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Unformatted text preview: 2,000 Initially, it would appear that Project C is the better investment, based upon its higher NPV. However, if the firm chooses
P roject F, it would have the opportunity to make the same investment three years from now. Therefore, we must reevaluate
P roject F 'using extended common life of 6 years. The time lines are shown below. Note that only F's is changed.
Common Life Approach
End of Period:
($4 0,000) 1
I RR 5
$ 11,000 $7,165
$ 14 ,000 3
$ 13,000 4
$ 12,000 6
$ 10,000 3
($8,000) 4 5 6 $7,000
$7,000 $ 13,000
$ 13,000 $ 12,000
$ 12,000 Project F
$ 13,000 ($20,000) $7,000 $ 13,000 NPV
I RR B304:F304
100 P roject L $9,281
25.2% On the basis of this extended analysis, it is clear that Project F is the better of the two investments (with both the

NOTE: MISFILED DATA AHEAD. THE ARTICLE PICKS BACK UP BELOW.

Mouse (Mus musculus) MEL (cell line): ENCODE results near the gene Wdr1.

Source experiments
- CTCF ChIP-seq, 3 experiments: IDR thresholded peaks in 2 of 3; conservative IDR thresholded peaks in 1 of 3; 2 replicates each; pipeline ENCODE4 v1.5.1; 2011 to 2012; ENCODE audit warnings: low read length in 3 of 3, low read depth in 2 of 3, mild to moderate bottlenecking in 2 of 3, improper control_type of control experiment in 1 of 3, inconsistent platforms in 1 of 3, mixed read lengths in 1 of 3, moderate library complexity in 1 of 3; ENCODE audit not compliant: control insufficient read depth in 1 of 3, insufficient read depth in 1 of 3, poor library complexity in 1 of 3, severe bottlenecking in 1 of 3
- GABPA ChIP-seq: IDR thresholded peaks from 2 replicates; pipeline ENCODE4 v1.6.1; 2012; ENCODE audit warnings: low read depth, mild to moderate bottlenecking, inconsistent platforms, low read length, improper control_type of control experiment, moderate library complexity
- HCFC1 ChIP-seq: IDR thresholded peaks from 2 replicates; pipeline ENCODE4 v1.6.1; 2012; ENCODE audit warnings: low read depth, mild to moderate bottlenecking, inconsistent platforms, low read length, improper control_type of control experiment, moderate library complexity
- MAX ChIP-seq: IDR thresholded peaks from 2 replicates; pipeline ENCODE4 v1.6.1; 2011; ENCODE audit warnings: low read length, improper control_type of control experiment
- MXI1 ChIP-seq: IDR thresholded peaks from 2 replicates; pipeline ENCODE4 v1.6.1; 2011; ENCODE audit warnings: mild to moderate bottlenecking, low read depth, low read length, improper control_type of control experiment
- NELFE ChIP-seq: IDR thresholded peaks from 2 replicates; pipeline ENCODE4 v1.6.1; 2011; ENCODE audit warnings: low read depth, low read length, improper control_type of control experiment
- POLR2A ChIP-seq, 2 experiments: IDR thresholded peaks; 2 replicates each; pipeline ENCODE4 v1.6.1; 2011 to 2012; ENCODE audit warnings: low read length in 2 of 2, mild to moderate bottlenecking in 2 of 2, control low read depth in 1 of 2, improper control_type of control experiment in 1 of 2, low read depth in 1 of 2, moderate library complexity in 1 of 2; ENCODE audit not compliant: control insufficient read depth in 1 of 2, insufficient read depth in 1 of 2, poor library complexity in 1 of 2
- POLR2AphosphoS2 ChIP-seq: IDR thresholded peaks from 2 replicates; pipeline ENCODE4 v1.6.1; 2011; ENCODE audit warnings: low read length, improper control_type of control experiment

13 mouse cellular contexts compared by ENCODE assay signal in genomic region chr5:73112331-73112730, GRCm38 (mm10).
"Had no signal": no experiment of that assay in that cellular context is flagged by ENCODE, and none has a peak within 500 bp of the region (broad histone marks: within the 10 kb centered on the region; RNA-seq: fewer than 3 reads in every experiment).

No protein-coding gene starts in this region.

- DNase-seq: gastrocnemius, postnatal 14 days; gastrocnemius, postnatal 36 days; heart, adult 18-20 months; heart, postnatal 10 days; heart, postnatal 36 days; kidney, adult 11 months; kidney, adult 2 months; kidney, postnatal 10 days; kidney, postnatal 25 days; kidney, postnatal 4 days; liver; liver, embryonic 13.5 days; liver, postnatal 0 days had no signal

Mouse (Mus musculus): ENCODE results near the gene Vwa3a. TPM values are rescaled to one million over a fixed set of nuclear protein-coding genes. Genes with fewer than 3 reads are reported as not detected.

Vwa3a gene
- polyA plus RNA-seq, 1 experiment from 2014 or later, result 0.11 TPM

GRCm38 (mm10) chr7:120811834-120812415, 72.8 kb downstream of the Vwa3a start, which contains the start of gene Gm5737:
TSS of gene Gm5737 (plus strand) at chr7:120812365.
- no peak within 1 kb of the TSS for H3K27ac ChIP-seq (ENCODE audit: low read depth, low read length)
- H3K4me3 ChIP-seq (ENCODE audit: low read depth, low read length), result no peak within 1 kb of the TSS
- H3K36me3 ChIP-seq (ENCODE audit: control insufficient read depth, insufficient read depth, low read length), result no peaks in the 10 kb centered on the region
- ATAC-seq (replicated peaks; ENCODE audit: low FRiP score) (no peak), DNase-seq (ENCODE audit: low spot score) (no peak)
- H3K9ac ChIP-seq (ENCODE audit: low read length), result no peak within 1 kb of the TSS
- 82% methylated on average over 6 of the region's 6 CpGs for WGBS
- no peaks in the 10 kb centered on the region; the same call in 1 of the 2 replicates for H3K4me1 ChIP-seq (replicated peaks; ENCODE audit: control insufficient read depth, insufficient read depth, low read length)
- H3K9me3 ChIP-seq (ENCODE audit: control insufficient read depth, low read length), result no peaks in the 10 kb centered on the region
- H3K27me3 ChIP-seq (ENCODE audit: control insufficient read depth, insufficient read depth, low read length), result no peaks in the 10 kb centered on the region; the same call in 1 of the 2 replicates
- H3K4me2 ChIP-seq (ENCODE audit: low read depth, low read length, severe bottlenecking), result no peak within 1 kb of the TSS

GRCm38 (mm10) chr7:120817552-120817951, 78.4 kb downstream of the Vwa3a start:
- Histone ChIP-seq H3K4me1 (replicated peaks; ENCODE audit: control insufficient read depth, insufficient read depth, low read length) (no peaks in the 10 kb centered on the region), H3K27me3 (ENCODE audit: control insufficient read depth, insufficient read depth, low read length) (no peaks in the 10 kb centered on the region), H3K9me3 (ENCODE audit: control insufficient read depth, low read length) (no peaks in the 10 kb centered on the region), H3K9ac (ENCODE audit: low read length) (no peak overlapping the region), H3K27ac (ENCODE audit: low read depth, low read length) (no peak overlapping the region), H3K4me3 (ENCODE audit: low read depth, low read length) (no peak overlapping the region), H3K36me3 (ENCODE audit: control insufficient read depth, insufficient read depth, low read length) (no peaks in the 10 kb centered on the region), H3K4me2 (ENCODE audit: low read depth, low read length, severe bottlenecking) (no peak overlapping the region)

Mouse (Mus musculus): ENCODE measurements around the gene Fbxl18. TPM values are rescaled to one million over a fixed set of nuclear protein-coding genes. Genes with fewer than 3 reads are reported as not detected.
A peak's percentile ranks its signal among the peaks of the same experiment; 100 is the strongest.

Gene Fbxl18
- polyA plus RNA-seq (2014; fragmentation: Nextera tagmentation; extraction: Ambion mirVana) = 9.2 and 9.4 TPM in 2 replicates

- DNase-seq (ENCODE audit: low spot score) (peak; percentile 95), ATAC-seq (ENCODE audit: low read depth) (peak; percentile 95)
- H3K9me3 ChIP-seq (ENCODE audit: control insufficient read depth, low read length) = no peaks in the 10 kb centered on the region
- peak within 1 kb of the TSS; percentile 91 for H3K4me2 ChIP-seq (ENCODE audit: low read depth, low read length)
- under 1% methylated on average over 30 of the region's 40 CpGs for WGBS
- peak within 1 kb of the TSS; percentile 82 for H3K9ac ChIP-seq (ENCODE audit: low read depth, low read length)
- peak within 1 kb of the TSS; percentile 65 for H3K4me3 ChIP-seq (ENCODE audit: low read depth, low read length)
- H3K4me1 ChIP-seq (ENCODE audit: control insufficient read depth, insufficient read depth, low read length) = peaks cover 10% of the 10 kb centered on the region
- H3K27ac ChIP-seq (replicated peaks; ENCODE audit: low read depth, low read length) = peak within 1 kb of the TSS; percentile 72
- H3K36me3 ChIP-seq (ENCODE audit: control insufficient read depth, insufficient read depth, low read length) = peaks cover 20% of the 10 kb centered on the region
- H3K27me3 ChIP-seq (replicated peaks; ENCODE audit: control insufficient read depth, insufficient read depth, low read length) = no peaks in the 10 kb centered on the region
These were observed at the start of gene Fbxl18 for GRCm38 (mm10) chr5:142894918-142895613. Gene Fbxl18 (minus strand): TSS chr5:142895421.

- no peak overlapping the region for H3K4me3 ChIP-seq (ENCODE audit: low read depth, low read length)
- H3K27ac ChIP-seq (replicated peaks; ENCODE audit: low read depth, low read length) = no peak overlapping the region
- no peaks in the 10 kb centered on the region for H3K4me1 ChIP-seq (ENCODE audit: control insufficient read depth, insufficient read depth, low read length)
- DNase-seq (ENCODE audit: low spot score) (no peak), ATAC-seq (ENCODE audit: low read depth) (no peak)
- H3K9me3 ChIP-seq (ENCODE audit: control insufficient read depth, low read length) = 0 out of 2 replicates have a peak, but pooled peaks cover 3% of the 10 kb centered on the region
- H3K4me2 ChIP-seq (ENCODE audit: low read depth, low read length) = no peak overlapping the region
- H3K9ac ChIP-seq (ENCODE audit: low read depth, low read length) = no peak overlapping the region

NPV and IRR methods).
Equivalent Annual Annuity (EAA) Approach (See the Chapter 10 Web Extension for details.)
Here are the steps in the EAA approach.
1. Find the NPV of each project over its initial life (we already did this in our previous analysis).
2 . Convert the NPV into an annuity payment with a life equal to the life of the project.
Note: we used the Function Wizard for the PMT function.
P roject F has a hig her EEA, so it is a better project.
ECONOMIC LIFE VS. PHYSICAL LIFE
Sometimes an asset has a physical life that is greater than its economic life. Consider the following asset
which has a physical life of three years. During its life, the asset will generate operating cash flows.
However, the project could be terminated and the asset sold at the end of any year. The following table
shows the operating cash flows and the salvage value for each year-- all values are shown on an after-tax
basis. Operating Salvage
Cash Flow Value
461 T he cost of capital is 10%. If the asset is operated for the entire three years of its life, its NPV is:
3-Year NPV = Intial Cost
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This document was uploaded on 01/20/2014.
- Fall '13